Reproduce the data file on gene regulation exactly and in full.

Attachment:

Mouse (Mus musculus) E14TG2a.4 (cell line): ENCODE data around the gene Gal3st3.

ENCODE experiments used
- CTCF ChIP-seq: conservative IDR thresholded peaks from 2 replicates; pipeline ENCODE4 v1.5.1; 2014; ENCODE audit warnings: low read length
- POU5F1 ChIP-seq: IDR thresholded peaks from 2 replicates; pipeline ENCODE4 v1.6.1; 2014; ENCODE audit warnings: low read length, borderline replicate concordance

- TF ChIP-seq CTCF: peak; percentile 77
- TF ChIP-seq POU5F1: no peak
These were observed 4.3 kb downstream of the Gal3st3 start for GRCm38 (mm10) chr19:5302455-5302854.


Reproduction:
Mouse (Mus musculus) E14TG2a.4 (cell line): ENCODE data around the gene Gal3st3.

ENCODE experiments used
- CTCF ChIP-seq: conservative IDR thresholded peaks from 2 replicates; pipeline ENCODE4 v1.5.1; 2014; ENCODE audit warnings: low read length
- POU5F1 ChIP-seq: IDR thresholded peaks from 2 replicates; pipeline ENCODE4 v1.6.1; 2014; ENCODE audit warnings: low read length, borderline replicate concordance

- TF ChIP-seq CTCF: peak; percentile 77
- TF ChIP-seq POU5F1: no peak
These were observed 4.3 kb downstream of the Gal3st3 start for GRCm38 (mm10) chr19:5302455-5302854.